Rabat – Morocco’s has made a monumental decision to legalize the production of cannabis for “medical, pharmaceutical, and industrial use.” The government of Morocco has adopted bill 13-21 which will now need to be approved by both houses of parliament.
With little resistance predicted from parliamentarians, the bill is highly likely to become a reality in the near future. In the meantime, Morocco World News investigated the details of the bill in order to discover Morocco’s chosen approach to cannabis legalization.
Morocco’s current illicit cannabis industry is worth $15 billion according to government estimates, providing a powerful incentive for legalization.
The proposed bill would create a parallel legal cannabis industry, tightly regulated to ensure both product quality and environmental and social protections for cannabis producers.
Several elements of the bill remain subject to additional bills that clarify specific details, yet bill 13-21 provides insight into the framework that the government has in mind.
Points of concern
Morocco’s legalization bill establishes a framework on which it can build its legal cannabis industry. It sets rules and guidelines for the national agency that will be the hub in Morocco’s newest sector.
Much of the upstream (production) and export functions of Morocco’s legal cannabis industry have been defined by the adopted bill yet the government has not provided a comprehensive sweeping bill that aims to resolve all details.
Upcoming additional legislation will flesh out some important details, some of which could have far-reaching consequences. Some concerns remain regarding the protection of native “Beldia” landraces (a cannabis strain), the definition of what “commercialization” of cannabis entails, and how the national agency will set quotas on production.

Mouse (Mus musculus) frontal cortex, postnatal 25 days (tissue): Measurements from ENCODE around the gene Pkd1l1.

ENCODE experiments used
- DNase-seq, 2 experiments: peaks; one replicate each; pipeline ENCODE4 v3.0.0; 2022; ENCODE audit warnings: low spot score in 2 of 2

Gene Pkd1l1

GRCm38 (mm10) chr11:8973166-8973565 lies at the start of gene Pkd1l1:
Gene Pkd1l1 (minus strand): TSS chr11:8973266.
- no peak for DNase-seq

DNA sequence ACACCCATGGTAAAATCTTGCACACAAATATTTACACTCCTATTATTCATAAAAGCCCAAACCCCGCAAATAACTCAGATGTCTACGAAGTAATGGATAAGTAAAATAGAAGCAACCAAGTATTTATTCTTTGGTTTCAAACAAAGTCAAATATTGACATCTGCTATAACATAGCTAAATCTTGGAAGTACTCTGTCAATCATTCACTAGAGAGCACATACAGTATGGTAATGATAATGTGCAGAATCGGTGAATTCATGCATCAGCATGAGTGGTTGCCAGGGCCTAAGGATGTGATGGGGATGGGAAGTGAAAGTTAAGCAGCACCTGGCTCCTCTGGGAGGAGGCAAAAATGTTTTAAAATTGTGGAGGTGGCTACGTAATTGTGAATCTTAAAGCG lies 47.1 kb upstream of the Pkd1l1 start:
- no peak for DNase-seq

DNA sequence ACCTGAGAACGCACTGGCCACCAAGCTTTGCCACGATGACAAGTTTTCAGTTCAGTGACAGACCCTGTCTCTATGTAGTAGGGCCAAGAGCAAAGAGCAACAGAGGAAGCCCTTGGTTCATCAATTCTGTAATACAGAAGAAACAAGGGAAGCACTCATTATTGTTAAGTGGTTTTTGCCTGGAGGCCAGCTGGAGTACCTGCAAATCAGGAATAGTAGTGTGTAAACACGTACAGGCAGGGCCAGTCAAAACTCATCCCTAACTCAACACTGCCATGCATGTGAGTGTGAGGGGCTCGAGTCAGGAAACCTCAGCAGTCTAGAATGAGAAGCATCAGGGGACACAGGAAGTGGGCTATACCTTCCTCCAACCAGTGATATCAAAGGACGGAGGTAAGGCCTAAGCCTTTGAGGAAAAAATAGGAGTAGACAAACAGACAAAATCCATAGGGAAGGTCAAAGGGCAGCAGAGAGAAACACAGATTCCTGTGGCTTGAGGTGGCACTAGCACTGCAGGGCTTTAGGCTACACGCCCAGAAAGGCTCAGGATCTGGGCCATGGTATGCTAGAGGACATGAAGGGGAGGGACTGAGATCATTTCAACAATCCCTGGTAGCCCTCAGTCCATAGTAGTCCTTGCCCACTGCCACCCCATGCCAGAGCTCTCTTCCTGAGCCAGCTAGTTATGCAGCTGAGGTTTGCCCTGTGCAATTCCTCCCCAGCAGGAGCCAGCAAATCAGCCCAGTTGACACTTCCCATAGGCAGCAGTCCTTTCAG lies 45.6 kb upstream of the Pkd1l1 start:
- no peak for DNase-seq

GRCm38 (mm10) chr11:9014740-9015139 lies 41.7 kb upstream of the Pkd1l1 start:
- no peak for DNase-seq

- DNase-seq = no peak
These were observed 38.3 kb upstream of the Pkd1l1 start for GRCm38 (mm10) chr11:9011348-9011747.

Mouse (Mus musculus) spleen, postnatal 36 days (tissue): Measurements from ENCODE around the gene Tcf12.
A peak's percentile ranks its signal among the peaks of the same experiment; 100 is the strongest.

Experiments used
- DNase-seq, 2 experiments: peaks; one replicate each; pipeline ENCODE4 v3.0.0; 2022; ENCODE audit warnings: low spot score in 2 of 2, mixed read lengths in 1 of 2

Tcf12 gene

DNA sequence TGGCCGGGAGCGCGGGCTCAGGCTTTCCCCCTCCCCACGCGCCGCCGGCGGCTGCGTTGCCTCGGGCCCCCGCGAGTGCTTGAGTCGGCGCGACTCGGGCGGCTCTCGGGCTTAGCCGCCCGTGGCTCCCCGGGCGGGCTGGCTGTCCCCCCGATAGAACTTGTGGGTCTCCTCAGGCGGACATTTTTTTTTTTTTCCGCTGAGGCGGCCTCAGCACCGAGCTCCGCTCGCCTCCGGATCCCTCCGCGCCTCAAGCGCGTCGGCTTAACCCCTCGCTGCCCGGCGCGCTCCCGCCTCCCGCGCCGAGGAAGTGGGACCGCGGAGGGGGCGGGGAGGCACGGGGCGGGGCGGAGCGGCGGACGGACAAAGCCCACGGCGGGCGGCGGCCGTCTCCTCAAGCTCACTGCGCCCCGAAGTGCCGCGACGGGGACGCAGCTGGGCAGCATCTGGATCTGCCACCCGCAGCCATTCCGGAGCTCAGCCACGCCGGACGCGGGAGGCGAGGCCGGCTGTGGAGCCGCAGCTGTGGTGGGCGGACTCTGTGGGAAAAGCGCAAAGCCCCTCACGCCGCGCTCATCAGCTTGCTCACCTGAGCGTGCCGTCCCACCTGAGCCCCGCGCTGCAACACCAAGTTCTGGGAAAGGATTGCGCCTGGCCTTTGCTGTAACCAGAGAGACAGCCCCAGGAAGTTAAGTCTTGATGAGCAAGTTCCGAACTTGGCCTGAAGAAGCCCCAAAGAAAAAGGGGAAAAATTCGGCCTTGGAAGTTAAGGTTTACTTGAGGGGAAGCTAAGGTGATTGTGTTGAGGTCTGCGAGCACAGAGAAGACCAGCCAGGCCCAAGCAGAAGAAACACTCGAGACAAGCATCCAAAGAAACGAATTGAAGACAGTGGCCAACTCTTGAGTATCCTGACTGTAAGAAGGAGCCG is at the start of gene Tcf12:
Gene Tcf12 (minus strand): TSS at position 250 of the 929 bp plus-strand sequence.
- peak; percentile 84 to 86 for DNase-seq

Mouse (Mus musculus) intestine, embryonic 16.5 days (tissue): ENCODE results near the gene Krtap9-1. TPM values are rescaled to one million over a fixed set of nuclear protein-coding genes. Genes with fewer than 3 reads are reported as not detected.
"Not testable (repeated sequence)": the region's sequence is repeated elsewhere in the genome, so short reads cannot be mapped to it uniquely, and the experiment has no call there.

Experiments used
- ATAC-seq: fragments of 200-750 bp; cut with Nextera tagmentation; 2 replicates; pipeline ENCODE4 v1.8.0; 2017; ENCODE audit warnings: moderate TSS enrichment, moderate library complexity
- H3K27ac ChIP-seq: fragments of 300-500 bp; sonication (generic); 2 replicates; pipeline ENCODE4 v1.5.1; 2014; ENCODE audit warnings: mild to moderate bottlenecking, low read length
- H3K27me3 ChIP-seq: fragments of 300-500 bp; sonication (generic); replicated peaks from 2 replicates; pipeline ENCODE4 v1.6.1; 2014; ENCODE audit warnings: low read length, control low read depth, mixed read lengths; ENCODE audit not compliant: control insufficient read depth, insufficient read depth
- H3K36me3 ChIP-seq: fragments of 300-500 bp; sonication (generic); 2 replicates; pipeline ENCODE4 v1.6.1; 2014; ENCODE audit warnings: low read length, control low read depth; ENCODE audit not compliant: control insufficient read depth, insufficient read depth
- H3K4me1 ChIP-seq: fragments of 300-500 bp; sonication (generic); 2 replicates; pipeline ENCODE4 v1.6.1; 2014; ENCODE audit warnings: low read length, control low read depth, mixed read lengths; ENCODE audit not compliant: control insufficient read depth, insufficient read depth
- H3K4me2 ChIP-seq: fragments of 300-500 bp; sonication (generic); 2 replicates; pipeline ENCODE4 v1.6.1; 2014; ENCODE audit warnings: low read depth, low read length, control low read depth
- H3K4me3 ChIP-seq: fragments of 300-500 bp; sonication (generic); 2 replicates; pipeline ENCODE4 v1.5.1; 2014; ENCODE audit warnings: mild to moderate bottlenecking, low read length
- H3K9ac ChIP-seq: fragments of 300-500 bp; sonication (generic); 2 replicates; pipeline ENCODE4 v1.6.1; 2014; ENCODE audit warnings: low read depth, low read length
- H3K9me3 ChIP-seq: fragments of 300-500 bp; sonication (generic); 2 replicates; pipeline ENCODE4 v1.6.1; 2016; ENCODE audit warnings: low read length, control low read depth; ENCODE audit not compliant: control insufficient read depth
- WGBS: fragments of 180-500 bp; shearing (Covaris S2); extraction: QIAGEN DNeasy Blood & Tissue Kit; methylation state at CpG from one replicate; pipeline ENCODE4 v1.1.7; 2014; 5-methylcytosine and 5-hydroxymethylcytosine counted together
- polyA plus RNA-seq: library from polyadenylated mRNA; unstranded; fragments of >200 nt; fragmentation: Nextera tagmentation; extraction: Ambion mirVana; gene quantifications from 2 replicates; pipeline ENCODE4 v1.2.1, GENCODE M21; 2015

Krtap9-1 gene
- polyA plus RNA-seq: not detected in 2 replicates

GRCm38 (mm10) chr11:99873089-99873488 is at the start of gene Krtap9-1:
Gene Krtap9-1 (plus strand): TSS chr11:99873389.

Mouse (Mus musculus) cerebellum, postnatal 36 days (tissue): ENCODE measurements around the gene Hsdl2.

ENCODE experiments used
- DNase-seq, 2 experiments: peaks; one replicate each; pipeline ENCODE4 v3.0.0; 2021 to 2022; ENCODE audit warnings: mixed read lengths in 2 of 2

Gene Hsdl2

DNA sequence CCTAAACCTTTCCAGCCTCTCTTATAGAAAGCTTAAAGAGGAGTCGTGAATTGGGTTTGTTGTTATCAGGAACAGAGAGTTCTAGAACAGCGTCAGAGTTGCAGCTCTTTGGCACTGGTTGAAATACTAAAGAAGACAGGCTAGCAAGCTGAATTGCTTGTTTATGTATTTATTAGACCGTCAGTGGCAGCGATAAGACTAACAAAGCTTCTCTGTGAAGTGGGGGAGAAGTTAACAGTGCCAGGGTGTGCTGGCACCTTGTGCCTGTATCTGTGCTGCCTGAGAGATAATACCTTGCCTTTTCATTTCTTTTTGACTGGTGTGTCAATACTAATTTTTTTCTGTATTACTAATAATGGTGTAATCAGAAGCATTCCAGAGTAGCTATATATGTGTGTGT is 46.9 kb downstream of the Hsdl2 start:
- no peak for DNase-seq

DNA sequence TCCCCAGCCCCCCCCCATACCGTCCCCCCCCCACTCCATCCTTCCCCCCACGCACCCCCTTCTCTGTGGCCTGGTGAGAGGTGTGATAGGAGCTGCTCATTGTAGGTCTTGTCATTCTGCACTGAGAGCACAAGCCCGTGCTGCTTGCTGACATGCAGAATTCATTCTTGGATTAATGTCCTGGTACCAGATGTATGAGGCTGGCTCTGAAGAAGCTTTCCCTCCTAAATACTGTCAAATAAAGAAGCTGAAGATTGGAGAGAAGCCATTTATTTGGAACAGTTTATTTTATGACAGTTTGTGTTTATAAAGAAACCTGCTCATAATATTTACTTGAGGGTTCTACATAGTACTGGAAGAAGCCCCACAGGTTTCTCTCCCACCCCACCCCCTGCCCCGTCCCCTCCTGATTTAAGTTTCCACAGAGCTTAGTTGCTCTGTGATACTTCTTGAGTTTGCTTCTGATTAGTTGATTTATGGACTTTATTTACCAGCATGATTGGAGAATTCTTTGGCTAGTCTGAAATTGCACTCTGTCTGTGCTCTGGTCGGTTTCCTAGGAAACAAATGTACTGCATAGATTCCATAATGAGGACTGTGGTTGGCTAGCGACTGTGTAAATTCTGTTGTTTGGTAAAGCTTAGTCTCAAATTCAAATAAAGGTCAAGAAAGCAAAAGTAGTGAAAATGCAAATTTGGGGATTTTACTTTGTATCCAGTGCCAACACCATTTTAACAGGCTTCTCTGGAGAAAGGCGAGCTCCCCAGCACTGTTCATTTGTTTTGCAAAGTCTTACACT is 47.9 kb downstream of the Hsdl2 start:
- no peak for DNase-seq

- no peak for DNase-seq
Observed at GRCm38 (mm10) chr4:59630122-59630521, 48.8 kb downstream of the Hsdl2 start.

In many ways, the bill aims to establish its new industry as a proper legal field like all other industries. It aims to set industry standards to ensure environmental protection, mandate crop rotation, the use of GMOs, and other agricultural norms.
Domestic cannabis consumers do not warrant even a single mention in the bill, leaving much of the domestic downstream (distribution) process to be determined at a later date.
One important element of the bill is that it clearly abandons any taboo on cannabis products. It treats legal cannabis like any other natural resource and clearly tries to provide important protection for Morocco’s cannabis-producing regions.
One of those protections is the establishment of zones where cannabis cultivation is allowed, these have not been defined officially, yet government communication indicates these will be the traditional cannabis-producing regions.
Cannabis farmers will be expected to join together into cooperatives. This might provide an obstacle for some, in regions where illiteracy can be as high as 69%, requiring a thoughtful rollout and clear communication from the government in the future.
Cooperatives will be supervised by the national agency that will supervise the industry and be a hub for producers, distributors, manufacturers, and domestic and foreign investors. While this agency will need strong anti-corruption protocols, it does establish a single entity that could be held accountable.
The board of the national cannabis agency will be composed of industry representatives that include producers, as well as governmental figures and other stakeholders.
While Morocco’s cannabis bill does not address all concerns, it can be seen as an encouraging first step that can help lift the taboo on cannabis and provide an impetus for a budding new industry.
Morocco World News will continue to closely follow the developments around the legalization process and publish an English-language summarized version of the bill in the upcoming week.